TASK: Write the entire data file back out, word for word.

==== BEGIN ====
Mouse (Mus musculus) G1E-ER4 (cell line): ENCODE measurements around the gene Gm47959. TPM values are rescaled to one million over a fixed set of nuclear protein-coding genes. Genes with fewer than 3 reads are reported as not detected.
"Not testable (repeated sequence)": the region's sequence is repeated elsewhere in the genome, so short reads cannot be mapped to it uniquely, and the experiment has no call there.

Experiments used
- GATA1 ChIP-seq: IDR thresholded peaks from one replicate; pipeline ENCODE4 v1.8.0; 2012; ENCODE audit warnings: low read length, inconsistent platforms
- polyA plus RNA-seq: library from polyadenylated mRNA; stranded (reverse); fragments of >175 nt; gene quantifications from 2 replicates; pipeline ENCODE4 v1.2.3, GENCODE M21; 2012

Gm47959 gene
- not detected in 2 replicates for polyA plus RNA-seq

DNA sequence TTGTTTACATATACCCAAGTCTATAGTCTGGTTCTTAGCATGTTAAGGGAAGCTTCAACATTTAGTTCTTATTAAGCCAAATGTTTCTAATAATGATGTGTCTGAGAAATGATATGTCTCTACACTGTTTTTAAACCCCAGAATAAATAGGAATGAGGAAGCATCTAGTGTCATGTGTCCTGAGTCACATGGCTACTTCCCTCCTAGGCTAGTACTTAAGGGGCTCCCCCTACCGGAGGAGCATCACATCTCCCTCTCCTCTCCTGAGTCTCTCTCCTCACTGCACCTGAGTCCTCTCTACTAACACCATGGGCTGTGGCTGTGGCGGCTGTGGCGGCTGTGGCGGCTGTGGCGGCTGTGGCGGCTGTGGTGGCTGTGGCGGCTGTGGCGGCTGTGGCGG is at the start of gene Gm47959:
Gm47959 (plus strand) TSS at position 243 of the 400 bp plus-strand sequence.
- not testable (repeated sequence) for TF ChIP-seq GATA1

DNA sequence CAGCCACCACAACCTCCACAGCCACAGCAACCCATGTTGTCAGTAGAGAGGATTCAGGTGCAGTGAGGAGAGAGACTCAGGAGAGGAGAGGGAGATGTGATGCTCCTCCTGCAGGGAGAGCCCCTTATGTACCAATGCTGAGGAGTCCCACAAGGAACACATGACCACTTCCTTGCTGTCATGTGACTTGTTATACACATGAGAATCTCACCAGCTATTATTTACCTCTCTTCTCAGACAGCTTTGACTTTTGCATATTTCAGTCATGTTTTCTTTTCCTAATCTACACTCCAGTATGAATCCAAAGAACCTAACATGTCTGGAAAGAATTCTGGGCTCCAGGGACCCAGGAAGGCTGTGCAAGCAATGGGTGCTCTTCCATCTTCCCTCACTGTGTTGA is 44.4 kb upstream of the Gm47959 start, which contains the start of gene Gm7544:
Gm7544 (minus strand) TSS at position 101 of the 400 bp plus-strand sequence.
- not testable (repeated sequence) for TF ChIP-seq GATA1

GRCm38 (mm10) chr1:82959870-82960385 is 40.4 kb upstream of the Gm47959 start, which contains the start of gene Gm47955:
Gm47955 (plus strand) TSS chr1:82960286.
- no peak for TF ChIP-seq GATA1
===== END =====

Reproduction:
Mouse (Mus musculus) G1E-ER4 (cell line): ENCODE measurements around the gene Gm47959. TPM values are rescaled to one million over a fixed set of nuclear protein-coding genes. Genes with fewer than 3 reads are reported as not detected.
"Not testable (repeated sequence)": the region's sequence is repeated elsewhere in the genome, so short reads cannot be mapped to it uniquely, and the experiment has no call there.

Experiments used
- GATA1 ChIP-seq: IDR thresholded peaks from one replicate; pipeline ENCODE4 v1.8.0; 2012; ENCODE audit warnings: low read length, inconsistent platforms
- polyA plus RNA-seq: library from polyadenylated mRNA; stranded (reverse); fragments of >175 nt; gene quantifications from 2 replicates; pipeline ENCODE4 v1.2.3, GENCODE M21; 2012

Gm47959 gene
- not detected in 2 replicates for polyA plus RNA-seq

DNA sequence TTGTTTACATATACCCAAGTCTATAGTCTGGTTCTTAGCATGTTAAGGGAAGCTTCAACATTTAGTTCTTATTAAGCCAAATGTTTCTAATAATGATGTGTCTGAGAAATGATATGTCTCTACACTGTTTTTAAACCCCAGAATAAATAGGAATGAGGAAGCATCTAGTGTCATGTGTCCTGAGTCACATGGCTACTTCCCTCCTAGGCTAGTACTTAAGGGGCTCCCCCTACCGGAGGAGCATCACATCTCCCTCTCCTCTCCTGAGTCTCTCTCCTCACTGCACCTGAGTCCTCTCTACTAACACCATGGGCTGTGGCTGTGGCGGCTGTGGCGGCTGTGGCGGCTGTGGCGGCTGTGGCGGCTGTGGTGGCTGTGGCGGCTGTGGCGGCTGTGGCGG is at the start of gene Gm47959:
Gm47959 (plus strand) TSS at position 243 of the 400 bp plus-strand sequence.
- not testable (repeated sequence) for TF ChIP-seq GATA1

DNA sequence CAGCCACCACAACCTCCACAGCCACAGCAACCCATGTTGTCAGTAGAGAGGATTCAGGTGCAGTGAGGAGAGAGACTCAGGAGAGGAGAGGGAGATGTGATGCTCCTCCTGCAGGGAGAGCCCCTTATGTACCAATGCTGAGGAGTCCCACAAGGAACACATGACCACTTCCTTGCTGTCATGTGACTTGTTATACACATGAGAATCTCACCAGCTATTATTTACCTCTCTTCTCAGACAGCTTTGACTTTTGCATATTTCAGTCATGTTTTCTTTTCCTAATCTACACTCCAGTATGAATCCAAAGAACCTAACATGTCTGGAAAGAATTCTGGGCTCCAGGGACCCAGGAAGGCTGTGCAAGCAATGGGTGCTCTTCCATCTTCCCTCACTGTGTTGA is 44.4 kb upstream of the Gm47959 start, which contains the start of gene Gm7544:
Gm7544 (minus strand) TSS at position 101 of the 400 bp plus-strand sequence.
- not testable (repeated sequence) for TF ChIP-seq GATA1

GRCm38 (mm10) chr1:82959870-82960385 is 40.4 kb upstream of the Gm47959 start, which contains the start of gene Gm47955:
Gm47955 (plus strand) TSS chr1:82960286.
- no peak for TF ChIP-seq GATA1